thinks too much about thinking too much | mental health
Petaling Jaya, Selangor, Malaysia

I’m a social media maven whose personal history reads like a badly written Mary Sue in some fan fiction online. “TV taught me how to feel, now real life has no appeal” is one of my favourite quotes, but like you - I live in the regular space-time continuum of reality.

Coping with a diagnosis like borderline personality disorder is hard and not easy to handle - let alone fully understand. I’m sharing my experiences with you so that things could be easier, and you know that you’re not alone.

Come talk to me!

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TOPICS:
💌 mental health: coping, awareness, support
💌 productivity hacks (or, how to brain when yours feels broken)
💌 self-awareness: limits, cause & effect, personality vs. personal brand
💌 personal growth: determining your own direction, pursuing your path
💌 society’s you vs. real you: how to draw the line
💌 BONUS: how I used video games to learn how to human
MY TOPICS
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Mohd Khairullah8 months ago
Great conversation and thanks for the time
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Hannah Binti Azlan on Mental Health: Coping Mechanismsthinks too much about thinking too much | mental healthSome time ago
I remember a time when a former friend compared her diagnosis to mine. It wasn’t the same - wasn’t anything close to being exactly the same. A mood disorder and a personality disorder can be comorbid (linked) with each other, but not always. https://en.wikipedia.org/wiki/Borderline_personality_disorder I have Borderline Personality Disorder. It’s considered a ‘death sentence’ by some psychology professionals because the stigma and complexity attached to the diagnosis is so strong, it can sometimes cause your health provider to have ‘strong emotions’ towards you - a polite way to say that your disorder can occasionally cause your therapist to lash out at you. Which is well, apparently not unheard of in these cases. I often feel the need to apologise for having this: for not being ‘cured’ or ‘fixed’ after six years of therapy, or not fitting exactly in whatever box people have set out for me. Characters who have been described as having BPD range from Anakin Skywalker or the titular Gone Girl, to Cersei and Jaime Lannister. None of these are flattering depictions. Coping strategies can range from harm reduction to implementing structure and straight up avoiding certain triggers. You’d think after six years I’d have this all figured out, but I don’t. At least not all the time. One way that has worked? Acknowledging that while this element of my psyche makes me incredibly sensitive to rejection and abandonment, it also allows me to feel deeply and empathise with a wide range of people. It’s made me a better leader, a better friend and a better partner - if not a somewhat difficult and occasionally nitpicky one. Sometimes it’s easier to send people the link above to show them that it’s not ‘all in my head’, sometimes I don’t want to even try. On days like this, I do feel like giving up - but as long as someone out there genuinely wants to learn more, I think I can keep going.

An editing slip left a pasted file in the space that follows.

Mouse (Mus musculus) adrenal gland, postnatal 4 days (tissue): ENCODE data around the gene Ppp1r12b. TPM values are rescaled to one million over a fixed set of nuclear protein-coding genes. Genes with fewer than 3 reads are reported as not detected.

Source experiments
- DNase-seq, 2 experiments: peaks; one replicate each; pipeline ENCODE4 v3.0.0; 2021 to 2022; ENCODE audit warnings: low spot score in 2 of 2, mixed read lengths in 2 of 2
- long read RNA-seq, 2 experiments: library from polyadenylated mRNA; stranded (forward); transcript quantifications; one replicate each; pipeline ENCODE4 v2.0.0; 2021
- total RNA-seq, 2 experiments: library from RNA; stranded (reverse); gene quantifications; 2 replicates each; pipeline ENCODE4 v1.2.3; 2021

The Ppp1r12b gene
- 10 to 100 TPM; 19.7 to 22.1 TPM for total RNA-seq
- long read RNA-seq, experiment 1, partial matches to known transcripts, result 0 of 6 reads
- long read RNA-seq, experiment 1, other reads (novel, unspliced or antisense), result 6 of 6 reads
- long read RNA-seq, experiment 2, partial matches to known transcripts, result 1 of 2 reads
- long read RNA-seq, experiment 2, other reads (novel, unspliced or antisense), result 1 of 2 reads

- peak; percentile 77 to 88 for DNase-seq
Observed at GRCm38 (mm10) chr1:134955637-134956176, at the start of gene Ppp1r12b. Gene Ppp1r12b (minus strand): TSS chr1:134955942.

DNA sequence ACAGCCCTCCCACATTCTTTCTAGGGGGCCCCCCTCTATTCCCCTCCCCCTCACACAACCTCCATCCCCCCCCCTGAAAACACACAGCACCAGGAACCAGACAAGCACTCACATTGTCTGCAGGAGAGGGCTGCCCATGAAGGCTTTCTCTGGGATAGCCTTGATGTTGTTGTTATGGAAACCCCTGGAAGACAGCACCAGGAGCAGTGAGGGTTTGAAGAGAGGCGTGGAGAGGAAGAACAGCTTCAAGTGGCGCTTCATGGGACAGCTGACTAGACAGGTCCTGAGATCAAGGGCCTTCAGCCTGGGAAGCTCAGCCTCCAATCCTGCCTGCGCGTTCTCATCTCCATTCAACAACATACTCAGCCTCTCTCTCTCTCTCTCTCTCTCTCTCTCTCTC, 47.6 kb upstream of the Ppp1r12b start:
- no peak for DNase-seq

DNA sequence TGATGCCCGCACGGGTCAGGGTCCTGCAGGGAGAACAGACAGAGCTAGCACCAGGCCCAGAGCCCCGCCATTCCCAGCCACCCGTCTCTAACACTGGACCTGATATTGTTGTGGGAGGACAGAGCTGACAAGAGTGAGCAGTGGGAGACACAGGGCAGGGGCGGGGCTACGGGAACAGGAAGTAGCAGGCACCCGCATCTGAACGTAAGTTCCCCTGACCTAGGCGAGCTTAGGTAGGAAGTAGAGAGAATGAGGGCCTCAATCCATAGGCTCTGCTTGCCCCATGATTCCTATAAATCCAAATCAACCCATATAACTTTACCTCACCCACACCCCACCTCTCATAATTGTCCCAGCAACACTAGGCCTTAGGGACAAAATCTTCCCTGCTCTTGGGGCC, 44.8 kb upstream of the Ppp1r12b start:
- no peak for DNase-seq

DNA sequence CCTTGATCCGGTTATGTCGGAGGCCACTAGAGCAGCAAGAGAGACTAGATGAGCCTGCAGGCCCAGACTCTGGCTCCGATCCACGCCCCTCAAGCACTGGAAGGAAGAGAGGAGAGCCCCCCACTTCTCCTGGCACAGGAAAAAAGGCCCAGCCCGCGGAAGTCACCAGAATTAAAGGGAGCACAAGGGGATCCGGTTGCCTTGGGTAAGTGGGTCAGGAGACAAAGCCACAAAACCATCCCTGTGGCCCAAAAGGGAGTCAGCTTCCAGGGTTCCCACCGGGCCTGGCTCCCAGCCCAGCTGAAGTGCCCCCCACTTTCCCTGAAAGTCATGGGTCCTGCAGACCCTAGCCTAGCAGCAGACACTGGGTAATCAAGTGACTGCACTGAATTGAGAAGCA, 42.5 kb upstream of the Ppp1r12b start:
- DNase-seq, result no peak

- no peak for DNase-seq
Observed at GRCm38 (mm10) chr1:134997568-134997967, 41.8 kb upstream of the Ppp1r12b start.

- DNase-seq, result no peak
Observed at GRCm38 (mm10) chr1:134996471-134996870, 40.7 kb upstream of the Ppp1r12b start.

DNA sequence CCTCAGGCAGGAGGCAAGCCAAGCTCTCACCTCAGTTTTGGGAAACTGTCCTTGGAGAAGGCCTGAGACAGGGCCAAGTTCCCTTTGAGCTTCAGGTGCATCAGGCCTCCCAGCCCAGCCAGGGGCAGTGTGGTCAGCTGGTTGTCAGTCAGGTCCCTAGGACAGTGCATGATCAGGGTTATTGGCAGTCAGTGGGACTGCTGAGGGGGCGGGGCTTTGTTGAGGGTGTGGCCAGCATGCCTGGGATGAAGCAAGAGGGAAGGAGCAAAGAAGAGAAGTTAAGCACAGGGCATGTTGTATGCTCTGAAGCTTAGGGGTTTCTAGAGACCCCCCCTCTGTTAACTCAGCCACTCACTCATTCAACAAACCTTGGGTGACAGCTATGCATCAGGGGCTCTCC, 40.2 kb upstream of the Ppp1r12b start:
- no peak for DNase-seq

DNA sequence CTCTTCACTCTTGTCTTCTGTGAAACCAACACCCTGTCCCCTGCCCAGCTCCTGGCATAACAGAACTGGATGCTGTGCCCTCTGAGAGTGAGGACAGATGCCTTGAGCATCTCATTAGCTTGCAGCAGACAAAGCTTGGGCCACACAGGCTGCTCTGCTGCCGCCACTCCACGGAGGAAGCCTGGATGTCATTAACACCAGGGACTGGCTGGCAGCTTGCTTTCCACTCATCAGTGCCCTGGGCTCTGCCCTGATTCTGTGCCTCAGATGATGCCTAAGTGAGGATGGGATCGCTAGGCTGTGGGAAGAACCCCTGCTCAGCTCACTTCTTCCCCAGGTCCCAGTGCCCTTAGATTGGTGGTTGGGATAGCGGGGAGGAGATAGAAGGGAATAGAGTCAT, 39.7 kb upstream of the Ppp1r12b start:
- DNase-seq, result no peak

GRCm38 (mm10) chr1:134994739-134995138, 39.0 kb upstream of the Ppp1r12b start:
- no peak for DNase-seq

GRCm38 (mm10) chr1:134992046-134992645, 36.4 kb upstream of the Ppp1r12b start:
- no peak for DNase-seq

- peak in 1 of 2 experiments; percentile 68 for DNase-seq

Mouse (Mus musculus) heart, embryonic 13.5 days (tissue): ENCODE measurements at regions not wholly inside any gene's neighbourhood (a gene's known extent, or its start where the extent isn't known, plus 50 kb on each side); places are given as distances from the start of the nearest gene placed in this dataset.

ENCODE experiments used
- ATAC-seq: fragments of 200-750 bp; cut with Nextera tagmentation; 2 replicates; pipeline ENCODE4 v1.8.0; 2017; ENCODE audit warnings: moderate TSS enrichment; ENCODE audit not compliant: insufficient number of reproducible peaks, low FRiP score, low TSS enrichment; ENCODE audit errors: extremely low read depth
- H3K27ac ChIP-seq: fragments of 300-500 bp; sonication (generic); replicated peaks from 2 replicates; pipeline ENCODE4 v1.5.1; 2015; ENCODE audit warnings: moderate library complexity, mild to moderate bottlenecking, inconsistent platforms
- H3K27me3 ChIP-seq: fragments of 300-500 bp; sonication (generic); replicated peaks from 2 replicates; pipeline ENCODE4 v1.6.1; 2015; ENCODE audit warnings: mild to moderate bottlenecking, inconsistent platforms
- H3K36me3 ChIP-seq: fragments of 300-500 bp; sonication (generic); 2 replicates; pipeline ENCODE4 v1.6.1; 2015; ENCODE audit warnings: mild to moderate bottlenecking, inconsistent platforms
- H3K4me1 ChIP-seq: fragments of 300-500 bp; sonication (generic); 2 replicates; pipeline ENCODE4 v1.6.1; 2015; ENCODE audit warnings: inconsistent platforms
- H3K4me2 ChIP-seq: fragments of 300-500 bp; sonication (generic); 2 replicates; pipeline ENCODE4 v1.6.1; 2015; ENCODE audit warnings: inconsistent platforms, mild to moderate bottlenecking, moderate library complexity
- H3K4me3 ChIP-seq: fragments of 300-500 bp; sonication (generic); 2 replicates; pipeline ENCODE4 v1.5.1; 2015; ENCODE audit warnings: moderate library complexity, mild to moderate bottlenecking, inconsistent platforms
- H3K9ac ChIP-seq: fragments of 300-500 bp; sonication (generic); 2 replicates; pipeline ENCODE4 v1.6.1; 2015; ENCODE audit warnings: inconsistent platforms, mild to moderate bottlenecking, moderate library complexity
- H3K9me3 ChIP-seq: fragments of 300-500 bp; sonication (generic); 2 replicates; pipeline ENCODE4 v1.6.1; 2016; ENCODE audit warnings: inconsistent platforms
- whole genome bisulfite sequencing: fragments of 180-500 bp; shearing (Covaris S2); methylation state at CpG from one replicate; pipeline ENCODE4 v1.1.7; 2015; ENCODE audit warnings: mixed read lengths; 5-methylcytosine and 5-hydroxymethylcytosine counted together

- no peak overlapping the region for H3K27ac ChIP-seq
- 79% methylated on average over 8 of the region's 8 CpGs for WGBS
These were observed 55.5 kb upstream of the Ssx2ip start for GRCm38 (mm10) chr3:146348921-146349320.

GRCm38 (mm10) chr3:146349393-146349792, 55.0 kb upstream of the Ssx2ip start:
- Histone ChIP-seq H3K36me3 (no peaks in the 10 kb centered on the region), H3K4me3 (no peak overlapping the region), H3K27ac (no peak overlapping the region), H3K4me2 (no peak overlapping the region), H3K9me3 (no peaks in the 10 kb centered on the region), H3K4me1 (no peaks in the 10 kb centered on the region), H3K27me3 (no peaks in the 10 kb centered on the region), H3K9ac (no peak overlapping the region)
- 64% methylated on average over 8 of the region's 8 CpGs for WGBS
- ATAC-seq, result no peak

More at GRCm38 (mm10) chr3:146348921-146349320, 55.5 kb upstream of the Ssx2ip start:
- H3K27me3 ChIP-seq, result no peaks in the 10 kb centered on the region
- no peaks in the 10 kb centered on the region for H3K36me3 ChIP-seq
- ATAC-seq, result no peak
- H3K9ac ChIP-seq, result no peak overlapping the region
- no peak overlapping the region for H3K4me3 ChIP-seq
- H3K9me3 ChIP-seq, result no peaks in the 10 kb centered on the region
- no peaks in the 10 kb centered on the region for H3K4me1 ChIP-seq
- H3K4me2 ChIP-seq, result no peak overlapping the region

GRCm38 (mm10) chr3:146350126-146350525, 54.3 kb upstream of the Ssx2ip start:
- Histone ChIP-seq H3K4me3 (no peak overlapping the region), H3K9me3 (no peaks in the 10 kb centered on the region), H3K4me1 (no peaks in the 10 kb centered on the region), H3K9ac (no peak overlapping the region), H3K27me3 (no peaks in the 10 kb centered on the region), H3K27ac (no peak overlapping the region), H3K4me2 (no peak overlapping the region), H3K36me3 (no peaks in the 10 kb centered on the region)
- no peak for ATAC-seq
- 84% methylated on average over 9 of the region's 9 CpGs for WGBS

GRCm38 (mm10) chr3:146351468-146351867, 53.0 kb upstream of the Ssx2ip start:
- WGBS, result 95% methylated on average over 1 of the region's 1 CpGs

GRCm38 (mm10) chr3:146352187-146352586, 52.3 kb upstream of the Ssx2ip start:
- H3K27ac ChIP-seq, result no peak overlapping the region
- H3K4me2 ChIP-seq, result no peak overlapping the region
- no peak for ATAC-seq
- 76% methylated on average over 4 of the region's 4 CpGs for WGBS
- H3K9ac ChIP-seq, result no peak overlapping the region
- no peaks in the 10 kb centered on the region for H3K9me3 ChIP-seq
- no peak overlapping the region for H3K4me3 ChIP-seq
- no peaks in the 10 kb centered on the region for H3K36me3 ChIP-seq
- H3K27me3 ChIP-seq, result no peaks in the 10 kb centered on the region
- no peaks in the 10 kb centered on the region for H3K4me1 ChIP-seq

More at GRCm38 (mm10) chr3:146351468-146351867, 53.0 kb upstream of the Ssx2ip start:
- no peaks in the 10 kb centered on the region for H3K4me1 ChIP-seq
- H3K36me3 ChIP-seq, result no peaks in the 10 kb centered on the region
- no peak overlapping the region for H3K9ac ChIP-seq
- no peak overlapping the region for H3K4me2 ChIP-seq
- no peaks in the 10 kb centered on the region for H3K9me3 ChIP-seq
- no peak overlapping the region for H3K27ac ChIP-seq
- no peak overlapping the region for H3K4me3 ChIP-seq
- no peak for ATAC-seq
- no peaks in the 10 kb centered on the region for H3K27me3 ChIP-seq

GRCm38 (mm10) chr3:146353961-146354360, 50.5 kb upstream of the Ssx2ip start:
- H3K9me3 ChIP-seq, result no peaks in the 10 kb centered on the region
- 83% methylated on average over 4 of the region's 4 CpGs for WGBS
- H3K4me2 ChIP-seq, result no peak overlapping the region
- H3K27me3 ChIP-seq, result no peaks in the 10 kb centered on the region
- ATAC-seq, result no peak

Borderline personality disorder - Wikipedia
en.wikipedia.org
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Hannah Binti Azlan on The Importance of EQthinks too much about thinking too much | mental healthSome time ago
Relating is not the same as equating. Before you scroll away from this, think about it: you can relate to someone’s experiences without equating their pain to yours, because you don’t know what they’re feeling and it’s not up to you to tell them how to feel. You can however, relate a similar experience without being cruel about it, empathise with them without diminishing their experience or pain, and be mindful enough to avoid playing pain olympics. Everyone has different thresholds for different types of pain - wouldn’t it make sense that we should be mindful enough to avoid forcing our feelings, insecurities or standards on others? Where’s our freedom to feel, or even the possibility of processing these feelings without it?
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Hannah Binti Azlan on Clarity in Intraspection: Introthinks too much about thinking too much | mental healthSome time ago
There wasn’t anything that could have prepared me for my first full-blown anxiety attack. I felt like I was frozen in place but I couldn’t stop shaking. It was like I had tunnel vision; all I could focus on was the trigger and how overwhelming it felt, how I didn’t think I could overcome it, how it felt like no matter how hard I tried - I would never be able to do something about it. Was I not good enough? Did I do something to deserve this? My thoughts would come at a million miles a minute but also fixate on the same topic again, and again. It kept happening like a nightmare I couldn’t wake up from. I couldn’t escape it. I was so scared. What if I never fixed it? What if this kept happening? What if this was it, this was the end of it? Anxiety doesn’t always feel the same for everyone, but one thing is: it’s your mind and body being in a state of emergency when danger isn’t. Learning to recognise the signs of a panic or anxiety attack is key to learning how to self-soothe and get it under control again.
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Hannah Binti Azlan on Clarity in Intraspection: Introthinks too much about thinking too much | mental healthSome time ago
If you ever feel bad for burning out... don’t. It’s normal to be burnt out if you’ve been working hard on things, or even if you’ve been doing the same thing for so long. You might have all the luxuries in the world and you might still burn out. It’s okay, breathe - you’re allowed to have a moment where you’re not okay.
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